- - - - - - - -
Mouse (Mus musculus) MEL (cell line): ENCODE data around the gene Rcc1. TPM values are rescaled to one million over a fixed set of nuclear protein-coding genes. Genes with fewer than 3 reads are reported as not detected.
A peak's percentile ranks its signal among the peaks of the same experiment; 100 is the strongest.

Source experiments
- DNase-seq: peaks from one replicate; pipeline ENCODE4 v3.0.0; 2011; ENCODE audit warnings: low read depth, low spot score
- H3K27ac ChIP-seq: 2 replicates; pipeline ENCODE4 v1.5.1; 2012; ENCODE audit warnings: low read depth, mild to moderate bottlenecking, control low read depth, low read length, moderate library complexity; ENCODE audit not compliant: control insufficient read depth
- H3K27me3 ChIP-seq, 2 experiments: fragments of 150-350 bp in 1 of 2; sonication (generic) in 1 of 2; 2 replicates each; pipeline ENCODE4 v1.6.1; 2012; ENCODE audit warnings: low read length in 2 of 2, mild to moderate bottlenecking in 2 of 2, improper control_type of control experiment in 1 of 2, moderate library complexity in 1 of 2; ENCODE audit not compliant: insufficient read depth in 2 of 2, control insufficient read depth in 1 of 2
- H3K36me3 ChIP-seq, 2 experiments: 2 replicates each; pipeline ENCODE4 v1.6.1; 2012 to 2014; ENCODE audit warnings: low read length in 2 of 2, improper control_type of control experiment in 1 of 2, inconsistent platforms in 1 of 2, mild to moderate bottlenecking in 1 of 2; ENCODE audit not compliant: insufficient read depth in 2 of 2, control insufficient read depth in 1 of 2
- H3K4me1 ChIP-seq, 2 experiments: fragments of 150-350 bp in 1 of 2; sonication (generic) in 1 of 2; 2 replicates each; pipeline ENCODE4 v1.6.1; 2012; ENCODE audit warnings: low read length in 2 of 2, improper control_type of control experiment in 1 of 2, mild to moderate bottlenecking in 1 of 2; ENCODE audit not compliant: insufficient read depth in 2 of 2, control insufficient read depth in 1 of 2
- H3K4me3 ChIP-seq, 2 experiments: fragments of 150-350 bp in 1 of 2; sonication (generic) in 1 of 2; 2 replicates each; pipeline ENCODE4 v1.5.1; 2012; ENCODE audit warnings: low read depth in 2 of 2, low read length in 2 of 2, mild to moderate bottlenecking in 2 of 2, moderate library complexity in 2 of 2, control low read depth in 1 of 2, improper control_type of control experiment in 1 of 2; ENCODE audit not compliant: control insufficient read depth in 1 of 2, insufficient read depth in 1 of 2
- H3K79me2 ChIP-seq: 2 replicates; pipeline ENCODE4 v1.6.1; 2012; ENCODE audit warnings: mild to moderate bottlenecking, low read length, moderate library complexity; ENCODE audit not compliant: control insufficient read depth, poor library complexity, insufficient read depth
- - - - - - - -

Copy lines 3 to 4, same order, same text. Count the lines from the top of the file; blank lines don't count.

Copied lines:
Source experiments
- DNase-seq: peaks from one replicate; pipeline ENCODE4 v3.0.0; 2011; ENCODE audit warnings: low read depth, low spot score